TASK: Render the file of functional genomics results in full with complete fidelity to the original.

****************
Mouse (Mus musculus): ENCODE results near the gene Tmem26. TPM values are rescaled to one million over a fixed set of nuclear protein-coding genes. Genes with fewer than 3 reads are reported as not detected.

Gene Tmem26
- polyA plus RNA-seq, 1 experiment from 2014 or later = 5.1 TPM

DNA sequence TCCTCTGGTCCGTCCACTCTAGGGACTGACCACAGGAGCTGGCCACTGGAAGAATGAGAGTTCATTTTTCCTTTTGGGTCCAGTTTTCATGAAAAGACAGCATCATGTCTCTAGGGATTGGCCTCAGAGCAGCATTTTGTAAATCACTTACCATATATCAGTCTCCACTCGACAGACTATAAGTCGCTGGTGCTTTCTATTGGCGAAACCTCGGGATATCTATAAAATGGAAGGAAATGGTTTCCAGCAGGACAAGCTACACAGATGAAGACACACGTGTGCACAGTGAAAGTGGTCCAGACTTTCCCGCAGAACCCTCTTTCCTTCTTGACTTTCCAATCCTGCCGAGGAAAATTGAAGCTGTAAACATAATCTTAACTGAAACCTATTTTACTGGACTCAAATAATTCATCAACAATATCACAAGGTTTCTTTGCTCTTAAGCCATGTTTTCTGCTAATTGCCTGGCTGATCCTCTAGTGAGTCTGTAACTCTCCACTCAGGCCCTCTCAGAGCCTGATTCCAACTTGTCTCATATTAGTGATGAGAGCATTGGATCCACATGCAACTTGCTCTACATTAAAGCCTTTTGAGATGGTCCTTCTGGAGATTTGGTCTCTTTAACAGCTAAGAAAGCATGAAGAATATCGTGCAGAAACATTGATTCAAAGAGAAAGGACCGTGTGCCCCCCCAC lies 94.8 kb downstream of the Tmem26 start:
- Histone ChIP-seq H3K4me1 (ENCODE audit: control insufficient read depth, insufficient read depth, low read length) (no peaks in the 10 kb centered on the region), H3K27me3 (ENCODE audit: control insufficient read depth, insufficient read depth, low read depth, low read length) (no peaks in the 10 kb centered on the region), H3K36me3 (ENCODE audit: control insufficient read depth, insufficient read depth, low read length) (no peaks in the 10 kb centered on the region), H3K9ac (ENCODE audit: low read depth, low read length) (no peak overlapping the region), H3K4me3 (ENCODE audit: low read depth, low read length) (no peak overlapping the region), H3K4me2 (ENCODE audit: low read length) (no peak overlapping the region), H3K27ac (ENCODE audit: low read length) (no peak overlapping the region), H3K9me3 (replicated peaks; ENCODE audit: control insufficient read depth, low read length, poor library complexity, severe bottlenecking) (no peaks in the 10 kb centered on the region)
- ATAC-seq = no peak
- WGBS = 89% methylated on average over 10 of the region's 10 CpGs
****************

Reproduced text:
Mouse (Mus musculus): ENCODE results near the gene Tmem26. TPM values are rescaled to one million over a fixed set of nuclear protein-coding genes. Genes with fewer than 3 reads are reported as not detected.

Gene Tmem26
- polyA plus RNA-seq, 1 experiment from 2014 or later = 5.1 TPM

DNA sequence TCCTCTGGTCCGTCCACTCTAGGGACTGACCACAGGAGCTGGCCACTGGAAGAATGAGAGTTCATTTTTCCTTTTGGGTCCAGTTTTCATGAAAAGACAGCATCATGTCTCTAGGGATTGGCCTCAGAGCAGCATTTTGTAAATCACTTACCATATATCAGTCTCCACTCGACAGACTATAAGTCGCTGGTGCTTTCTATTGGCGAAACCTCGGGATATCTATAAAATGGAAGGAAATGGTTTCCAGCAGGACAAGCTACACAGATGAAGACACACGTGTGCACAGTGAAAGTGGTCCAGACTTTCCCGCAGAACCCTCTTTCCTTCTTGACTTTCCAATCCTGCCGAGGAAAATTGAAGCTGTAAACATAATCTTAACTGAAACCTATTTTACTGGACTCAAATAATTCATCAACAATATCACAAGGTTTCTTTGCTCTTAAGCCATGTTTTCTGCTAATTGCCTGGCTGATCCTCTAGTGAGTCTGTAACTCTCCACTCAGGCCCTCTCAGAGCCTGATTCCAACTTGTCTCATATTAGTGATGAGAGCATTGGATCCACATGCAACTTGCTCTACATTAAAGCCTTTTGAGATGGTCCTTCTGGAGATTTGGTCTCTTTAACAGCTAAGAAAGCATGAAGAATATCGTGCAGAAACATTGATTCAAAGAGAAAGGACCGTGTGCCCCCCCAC lies 94.8 kb downstream of the Tmem26 start:
- Histone ChIP-seq H3K4me1 (ENCODE audit: control insufficient read depth, insufficient read depth, low read length) (no peaks in the 10 kb centered on the region), H3K27me3 (ENCODE audit: control insufficient read depth, insufficient read depth, low read depth, low read length) (no peaks in the 10 kb centered on the region), H3K36me3 (ENCODE audit: control insufficient read depth, insufficient read depth, low read length) (no peaks in the 10 kb centered on the region), H3K9ac (ENCODE audit: low read depth, low read length) (no peak overlapping the region), H3K4me3 (ENCODE audit: low read depth, low read length) (no peak overlapping the region), H3K4me2 (ENCODE audit: low read length) (no peak overlapping the region), H3K27ac (ENCODE audit: low read length) (no peak overlapping the region), H3K9me3 (replicated peaks; ENCODE audit: control insufficient read depth, low read length, poor library complexity, severe bottlenecking) (no peaks in the 10 kb centered on the region)
- ATAC-seq = no peak
- WGBS = 89% methylated on average over 10 of the region's 10 CpGs